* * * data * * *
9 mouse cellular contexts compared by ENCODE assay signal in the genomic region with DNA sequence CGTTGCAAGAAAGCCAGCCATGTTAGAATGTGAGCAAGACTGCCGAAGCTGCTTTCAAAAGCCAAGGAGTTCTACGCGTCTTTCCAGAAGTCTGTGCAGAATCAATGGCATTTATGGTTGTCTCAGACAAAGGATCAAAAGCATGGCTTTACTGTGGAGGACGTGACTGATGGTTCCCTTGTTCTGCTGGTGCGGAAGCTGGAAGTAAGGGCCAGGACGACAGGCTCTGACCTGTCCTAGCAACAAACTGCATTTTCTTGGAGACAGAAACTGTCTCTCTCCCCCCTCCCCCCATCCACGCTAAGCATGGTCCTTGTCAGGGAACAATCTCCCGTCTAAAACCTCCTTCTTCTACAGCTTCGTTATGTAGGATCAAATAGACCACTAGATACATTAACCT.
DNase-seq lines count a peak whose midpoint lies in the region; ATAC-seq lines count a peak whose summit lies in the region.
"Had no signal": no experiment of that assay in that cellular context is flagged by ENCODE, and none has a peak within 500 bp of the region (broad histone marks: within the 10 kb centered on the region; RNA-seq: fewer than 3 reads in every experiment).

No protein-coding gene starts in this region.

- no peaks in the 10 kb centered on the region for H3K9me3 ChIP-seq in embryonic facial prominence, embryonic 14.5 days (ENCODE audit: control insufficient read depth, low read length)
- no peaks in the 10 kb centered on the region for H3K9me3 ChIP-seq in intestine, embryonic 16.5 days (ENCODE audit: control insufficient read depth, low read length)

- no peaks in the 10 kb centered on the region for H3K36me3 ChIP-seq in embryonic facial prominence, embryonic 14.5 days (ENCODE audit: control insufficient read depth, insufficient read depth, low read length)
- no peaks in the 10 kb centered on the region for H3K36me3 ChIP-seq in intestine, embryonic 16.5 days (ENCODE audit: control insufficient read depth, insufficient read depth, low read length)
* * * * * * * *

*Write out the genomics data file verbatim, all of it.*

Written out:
9 mouse cellular contexts compared by ENCODE assay signal in the genomic region with DNA sequence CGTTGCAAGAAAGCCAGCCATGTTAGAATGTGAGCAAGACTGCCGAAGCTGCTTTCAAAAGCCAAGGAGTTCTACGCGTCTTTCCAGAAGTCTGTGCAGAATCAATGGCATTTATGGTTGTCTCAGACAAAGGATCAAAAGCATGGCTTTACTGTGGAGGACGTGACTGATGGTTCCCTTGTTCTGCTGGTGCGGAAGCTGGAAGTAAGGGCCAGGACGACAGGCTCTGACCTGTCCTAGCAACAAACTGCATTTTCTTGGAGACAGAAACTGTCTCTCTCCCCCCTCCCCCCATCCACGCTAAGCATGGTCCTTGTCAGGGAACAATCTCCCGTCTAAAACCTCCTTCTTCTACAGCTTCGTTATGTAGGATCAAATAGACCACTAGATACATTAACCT.
DNase-seq lines count a peak whose midpoint lies in the region; ATAC-seq lines count a peak whose summit lies in the region.
"Had no signal": no experiment of that assay in that cellular context is flagged by ENCODE, and none has a peak within 500 bp of the region (broad histone marks: within the 10 kb centered on the region; RNA-seq: fewer than 3 reads in every experiment).

No protein-coding gene starts in this region.

- no peaks in the 10 kb centered on the region for H3K9me3 ChIP-seq in embryonic facial prominence, embryonic 14.5 days (ENCODE audit: control insufficient read depth, low read length)
- no peaks in the 10 kb centered on the region for H3K9me3 ChIP-seq in intestine, embryonic 16.5 days (ENCODE audit: control insufficient read depth, low read length)

- no peaks in the 10 kb centered on the region for H3K36me3 ChIP-seq in embryonic facial prominence, embryonic 14.5 days (ENCODE audit: control insufficient read depth, insufficient read depth, low read length)
- no peaks in the 10 kb centered on the region for H3K36me3 ChIP-seq in intestine, embryonic 16.5 days (ENCODE audit: control insufficient read depth, insufficient read depth, low read length)